Vail Valley Voices: Skiing, at most basic and most fun |

Vail Valley Voices: Skiing, at most basic and most fun

Warren Miller
Vail, CO, Colorado

It is almost April, when the multi-million dollar quad chairlifts will be shut down to swing gently in the afternoon breeze. Here and there will be a small patch of not-yet-melted snow that is left over from the piles of man-made snow shot from guns last winter.

Spring is the time to contemplate “the last time you did something for the first time?”

I sit here in my studio on a mountainside in Montana, looking at a sequence in an old ski movie of mine.

It is about the children in a small village in India, which is tucked up against the border of Tibet. They all lived in this village near a summer resort called Manali. It is a place where the English used to go during the summer to get away from the 130-degree heat of New Delhi.

The village these kids all lived in is called Solang, which is above 9,000 feet and surrounded by apple and walnut orchards. The average family income here is between two and three dollars a month.

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However, it is a village without poverty, and is also a village where they don’t need or want what you and I take for granted in order to have fun skiing. None of them had ever seen a rope tow, much less a chairlift.

The skiing coach told our camera crew that the kids sometimes climb as high as 15,000 feet and ski down in great powder snow. At that altitude, these small kids are getting less than half of the amount of oxygen that you and I get at sea level.

Their ski equipment had to be seen to be believed. Their skis were between 30 and 40 inches long, 1.5 to 2 inches thick, and 2 to 3 inches wide, made out of a single piece of heavy walnut.

That’s right, walnut. It was the only wood which was available locally and strong enough for skis. Apple wood is too brittle, and a pair of 35-inch-long skis is about as flexible as a bar of steel of the same dimensions.

The coach had somehow been able to get the worn out band-saw blades from a lumber mill for their metal edges. The cut up pieces of band-saw blades were a little wider than the skis and about five inches longer. The extra 5 inches was turned up in front and became the tip for the skis.

The kids had to be careful because once the length of the ski and the band-saw blade were matched up, the blade was screwed to the bottom of the walnut ski. One edge of the skis was quite smooth and the other edge was simply the teeth of the band-saw blade.

Their ski boots were 12-inc- high rubber galoshes, and their bindings were made out of vines that they threaded through a hole in the ski and then are wrapped several times around the galoshes. This gave the kids some extra support, and at the same time, more edge control while skiing.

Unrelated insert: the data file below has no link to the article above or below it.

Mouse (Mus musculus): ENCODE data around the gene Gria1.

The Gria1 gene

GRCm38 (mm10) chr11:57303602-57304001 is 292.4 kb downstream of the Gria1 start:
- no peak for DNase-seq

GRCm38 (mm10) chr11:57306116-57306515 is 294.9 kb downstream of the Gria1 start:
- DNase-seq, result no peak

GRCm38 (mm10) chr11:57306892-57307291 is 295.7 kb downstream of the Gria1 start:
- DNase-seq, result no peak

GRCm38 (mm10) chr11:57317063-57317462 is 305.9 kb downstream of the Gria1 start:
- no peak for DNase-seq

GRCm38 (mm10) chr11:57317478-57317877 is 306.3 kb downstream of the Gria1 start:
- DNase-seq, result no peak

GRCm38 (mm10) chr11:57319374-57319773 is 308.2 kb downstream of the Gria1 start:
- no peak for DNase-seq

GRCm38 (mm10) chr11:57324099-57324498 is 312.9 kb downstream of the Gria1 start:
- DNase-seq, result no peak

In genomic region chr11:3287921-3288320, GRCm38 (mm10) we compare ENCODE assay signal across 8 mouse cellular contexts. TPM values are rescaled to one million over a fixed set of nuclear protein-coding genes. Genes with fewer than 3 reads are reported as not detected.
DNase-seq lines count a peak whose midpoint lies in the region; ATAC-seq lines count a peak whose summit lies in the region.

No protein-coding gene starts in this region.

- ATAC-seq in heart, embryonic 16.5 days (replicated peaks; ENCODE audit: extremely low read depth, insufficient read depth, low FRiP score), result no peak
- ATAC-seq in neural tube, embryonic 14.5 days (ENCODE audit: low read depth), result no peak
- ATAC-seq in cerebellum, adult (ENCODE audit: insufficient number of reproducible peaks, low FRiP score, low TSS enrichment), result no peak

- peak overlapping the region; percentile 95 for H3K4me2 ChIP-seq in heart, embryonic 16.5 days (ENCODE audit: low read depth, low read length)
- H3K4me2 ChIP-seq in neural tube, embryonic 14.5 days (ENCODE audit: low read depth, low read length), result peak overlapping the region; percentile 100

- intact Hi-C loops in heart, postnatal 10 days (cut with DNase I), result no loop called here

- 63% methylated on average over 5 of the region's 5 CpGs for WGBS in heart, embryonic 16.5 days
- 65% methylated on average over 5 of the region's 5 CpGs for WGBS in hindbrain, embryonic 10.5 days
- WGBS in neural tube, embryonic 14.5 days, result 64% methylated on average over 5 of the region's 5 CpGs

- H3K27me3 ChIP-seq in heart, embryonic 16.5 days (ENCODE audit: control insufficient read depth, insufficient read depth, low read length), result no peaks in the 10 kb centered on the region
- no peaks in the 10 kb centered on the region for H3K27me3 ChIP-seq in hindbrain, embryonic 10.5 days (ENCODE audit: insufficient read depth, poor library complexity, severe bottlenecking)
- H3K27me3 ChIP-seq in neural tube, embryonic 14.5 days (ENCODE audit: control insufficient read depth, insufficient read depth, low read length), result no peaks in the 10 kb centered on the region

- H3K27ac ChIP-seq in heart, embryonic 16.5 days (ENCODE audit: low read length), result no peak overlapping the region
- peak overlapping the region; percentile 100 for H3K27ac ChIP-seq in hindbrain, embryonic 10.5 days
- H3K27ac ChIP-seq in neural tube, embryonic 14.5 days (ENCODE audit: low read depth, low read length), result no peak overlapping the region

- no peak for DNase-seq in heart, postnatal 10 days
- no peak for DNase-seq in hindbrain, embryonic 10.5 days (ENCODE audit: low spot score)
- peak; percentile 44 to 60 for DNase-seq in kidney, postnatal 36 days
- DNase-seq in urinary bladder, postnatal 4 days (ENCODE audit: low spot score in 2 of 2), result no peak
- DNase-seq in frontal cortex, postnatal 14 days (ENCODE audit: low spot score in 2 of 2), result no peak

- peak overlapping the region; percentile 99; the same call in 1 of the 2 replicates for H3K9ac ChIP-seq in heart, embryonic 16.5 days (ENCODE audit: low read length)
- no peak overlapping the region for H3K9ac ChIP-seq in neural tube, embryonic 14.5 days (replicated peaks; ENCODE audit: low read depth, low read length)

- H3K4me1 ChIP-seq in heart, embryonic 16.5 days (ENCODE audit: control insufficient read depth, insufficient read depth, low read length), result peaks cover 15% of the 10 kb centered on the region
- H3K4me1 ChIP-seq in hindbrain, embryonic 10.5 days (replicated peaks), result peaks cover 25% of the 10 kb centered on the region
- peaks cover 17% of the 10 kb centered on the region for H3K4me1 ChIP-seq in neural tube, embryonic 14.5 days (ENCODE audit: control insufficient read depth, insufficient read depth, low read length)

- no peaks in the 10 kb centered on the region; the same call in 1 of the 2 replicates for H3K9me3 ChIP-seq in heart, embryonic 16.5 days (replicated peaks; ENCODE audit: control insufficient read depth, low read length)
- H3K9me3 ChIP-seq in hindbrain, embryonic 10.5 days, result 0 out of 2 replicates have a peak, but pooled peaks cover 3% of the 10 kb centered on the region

However, the children had to be extra careful making turns on the saw tooth edge side of the skis.

Ski poles were just that, poles. The kids cut off a straight sapling, trimmed off the branches and used them without baskets or handles. There was not a single pair of gloves of any kind among the almost hundred kids who skied for my cameraman, Brian Sissleman.

Their jackets were all the same color and the same size. It was as though all of the unsold 1958 Nehru style jackets had wound up in Solang.

The many young boys, and the one girl who was allowed to ski with them, jumped off of the roofs of houses, made credible wedeln turns and every week had a mass-start downhill, which was a sight to behold.

The first prize in the weekly downhill was a used bicycle inner tube. It was quite a valuable prize because the winner could cut it up and make better, more modern bindings than those he had made of dried vines.

The most impressive part of the group of young skiers was the size of their smiles. They didn’t need, want, nor have anything that you and I consider essential for a fun day of skiing.

The next time you complain about a two-minute wait in the lift line, or have to stand in line at the mountain-top restaurant, think about the size of the smiles while skiing in Solang, India.

There were no words in the Manali dialect for chairlifts, snow grooming, man-made snow or plastic boots, but there were at least a dozen words that all translated to the same simple three-letter word, F-U-N.

As you search for an exotic ski vacation location for next winter in brochures about skis, boots, bindings, snowboards, clothing, cost of accommodations, etc., think about those kids in Manali, India.

Do it while you are watching your alabaster-white body turning pink in the sun at some beach somewhere. Are you having as much fun as my young, spring-skiing friends in India?

Filmmaker Warren Miller lived in Vail for 12 years, and his column began in the Vail Daily before being syndicated to over 50 publications. We’ve brought him back to where he started, beginning this week. For more of Miller’s stories and stuff log onto Warren

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